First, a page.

The ability to self-regulate behavior is one of the primary developmental tasks in early childhood, serving to modulate emotional arousal, support social relationships, and enable readiness for learning. The physiological underpinnings of behavioral regulation are established during the prenatal period, a time when the architecture and neural scaffolding of the human brain is erected in the brief 266 days of human gestation and structural development occurs in tandem with functional gains. The rapid rate of development during this period underscores the sensitivity of the fetus to organizing influences. As the maternal endocrine state is dramatically altered across gestation, there is great interest in the organizing role of maternal hormones on fetal neurodevelopment. To this end, non-physiological concentrations of maternal prenatal hormones have been termed endogenous functional teratogens. In particular, maternal prenatal sex steroids may act on the neural circuits that control behavior and exert sex-specific inhibitory effects on fetal endocrine activity. Parturition marks a time of hormonal transition. In the first months of life, there is a surge in infant sex steroid activity of unknown behavioral relevance;yet studies that examine concurrent measurement of sex steroids and behavior in infancy and early childhood on a single occasion show associations of elevated sex steroids with higher arousal, irritability, aggression, and impulsivity, all of which either support or are embedded in the capacity to effectively self-regulate behavior. Framed by developmental systems theory, two studies are proposed to examine: 1) the organizational effects of prenatal sex steroid exposure on neural circuits that support postnatal regulatory development;and 2) the dynamic interrelationship between organizational effects of prenatal sex steroid exposure and activational effects of the postnatal sex steroid surge on regulatory development. The first study leverages existing prospective longitudinal prenatal data to evaluate the prediction of self-regulation capacity at age 5. The second study examines the functional significance of the hormonal transition associated with birth on behavior, with a particular focus on the postnatal sex steroid surge. Dr. Voegtline is an ideal candidate to conduct the proposed research studies as she merges existing expertise in theoretical models and measurement of socio-emotional development in infancy and early childhood with recent training in neurobehavioral development of the fetus. During the K99 phase of the award, Dr. Voegtline will complete rigorous didactic and experiential training across four interrelated objectives: 1) build expertise in biomarkers of maternal-fetal-infant endocrinology;2) become adept in newer technologies to measure fetal neurobehavior;3) further advanced methodological training;and 4) gain additional laboratory leadership and management skills. These activities, under the guidance of sponsors Drs. Janet DiPietro and Doug Granger, will provide Dr. Voegtline with the final training needed to achieve her long-term career goal to secure a position as a faculty member in a developmental psychobiology department and to conduct a program of research on hormone-behavior associations spanning the prenatal to early childhood periods.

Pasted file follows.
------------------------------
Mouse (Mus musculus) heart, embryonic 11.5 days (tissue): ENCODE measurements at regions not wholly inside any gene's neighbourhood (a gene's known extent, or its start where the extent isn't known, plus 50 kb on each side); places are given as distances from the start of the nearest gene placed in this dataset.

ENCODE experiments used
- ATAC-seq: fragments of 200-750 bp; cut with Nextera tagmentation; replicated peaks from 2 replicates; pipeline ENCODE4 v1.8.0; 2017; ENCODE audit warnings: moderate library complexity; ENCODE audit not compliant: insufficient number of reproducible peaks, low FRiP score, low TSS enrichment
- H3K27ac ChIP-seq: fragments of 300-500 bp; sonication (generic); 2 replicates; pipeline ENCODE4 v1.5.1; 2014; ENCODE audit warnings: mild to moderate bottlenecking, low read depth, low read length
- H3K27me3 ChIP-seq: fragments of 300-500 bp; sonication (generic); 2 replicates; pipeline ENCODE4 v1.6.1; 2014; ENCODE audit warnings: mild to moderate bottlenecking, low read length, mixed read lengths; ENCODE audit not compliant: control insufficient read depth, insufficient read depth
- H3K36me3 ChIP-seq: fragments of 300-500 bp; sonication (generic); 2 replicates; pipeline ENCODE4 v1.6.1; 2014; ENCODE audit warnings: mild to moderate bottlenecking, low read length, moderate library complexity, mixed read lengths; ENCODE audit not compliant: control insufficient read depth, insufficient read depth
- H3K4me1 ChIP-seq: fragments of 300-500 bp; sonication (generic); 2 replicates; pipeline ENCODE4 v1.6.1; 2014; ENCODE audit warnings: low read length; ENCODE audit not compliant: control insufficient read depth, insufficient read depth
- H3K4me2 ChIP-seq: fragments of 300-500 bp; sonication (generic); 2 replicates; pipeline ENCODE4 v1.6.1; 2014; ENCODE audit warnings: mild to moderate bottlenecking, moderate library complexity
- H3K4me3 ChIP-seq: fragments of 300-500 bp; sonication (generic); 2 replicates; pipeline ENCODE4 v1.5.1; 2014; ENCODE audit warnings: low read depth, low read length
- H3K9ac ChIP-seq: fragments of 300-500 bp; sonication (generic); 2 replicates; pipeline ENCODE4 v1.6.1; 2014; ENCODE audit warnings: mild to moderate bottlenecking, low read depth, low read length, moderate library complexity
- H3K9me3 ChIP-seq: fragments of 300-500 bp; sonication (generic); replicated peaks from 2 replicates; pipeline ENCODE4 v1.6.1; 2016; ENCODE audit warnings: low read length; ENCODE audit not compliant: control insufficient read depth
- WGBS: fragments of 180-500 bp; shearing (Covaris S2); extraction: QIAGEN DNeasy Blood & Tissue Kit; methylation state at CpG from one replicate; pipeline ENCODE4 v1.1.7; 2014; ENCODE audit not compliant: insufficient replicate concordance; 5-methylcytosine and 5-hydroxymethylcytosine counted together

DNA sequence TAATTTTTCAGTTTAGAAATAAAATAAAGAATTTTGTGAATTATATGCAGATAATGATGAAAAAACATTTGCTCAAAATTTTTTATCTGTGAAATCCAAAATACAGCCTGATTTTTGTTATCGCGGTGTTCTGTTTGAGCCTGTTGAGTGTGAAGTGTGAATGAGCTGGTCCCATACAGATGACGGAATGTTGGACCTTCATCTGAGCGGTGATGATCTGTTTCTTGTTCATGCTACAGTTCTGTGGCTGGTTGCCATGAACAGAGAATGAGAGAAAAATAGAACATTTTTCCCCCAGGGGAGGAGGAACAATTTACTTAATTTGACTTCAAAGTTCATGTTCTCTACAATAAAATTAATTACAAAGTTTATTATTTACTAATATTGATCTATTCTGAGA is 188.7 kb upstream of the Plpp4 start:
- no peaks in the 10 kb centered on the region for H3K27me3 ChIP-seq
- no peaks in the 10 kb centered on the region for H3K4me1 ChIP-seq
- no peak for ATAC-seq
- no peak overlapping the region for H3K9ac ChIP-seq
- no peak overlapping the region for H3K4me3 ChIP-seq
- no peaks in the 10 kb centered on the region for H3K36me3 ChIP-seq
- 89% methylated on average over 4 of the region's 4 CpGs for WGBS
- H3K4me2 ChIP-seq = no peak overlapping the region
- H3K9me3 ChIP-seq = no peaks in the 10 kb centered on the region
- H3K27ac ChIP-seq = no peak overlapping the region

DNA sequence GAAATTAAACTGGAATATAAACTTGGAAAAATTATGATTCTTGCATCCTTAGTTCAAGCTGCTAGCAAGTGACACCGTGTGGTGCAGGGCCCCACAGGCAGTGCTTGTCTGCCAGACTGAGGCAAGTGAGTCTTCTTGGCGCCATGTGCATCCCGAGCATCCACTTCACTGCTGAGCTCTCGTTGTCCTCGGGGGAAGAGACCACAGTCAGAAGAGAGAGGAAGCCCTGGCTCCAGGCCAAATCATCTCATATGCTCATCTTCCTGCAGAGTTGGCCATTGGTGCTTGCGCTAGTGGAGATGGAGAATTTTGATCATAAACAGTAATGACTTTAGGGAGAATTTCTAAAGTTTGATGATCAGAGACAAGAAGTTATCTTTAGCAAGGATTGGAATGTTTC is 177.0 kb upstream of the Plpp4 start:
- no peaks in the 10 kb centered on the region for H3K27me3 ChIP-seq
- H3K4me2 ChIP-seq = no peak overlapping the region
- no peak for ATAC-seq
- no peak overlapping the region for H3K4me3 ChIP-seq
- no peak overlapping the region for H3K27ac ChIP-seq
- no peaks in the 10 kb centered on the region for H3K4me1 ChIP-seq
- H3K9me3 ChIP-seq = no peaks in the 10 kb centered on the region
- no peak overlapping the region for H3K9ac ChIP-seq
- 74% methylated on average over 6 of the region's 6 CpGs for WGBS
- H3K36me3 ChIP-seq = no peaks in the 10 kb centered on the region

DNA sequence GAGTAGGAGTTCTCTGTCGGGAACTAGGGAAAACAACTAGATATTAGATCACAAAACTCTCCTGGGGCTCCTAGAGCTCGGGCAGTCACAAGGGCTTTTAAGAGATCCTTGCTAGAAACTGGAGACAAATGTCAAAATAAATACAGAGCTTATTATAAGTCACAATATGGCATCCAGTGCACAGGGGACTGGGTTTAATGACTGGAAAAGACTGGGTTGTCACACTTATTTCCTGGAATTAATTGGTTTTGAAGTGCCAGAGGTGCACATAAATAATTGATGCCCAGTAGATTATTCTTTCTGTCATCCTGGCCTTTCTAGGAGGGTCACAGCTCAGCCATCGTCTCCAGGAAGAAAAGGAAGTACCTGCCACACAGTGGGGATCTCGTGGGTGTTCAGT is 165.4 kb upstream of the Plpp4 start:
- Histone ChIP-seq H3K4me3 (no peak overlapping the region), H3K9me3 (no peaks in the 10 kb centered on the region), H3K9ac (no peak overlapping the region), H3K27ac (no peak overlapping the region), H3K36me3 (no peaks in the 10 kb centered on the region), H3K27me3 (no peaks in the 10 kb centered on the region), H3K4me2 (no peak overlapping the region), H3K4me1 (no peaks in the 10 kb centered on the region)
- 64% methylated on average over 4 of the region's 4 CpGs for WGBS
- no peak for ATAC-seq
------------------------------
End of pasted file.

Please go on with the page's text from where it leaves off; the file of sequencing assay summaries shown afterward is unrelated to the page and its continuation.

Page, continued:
Self-regulation enables children to effectively react to new situations, manage their emotions, and engage in intentional and thoughtful behaviors. The building blocks for self-regulation lie underneath the skin, in biological systems that control arousal. This application will fund studies to understand how the hormonal transition surrounding birth shapes the development of self-regulation behavior to ultimately identify early biological risk factors and inform targeted interventions to promote young children's socio-emotional health.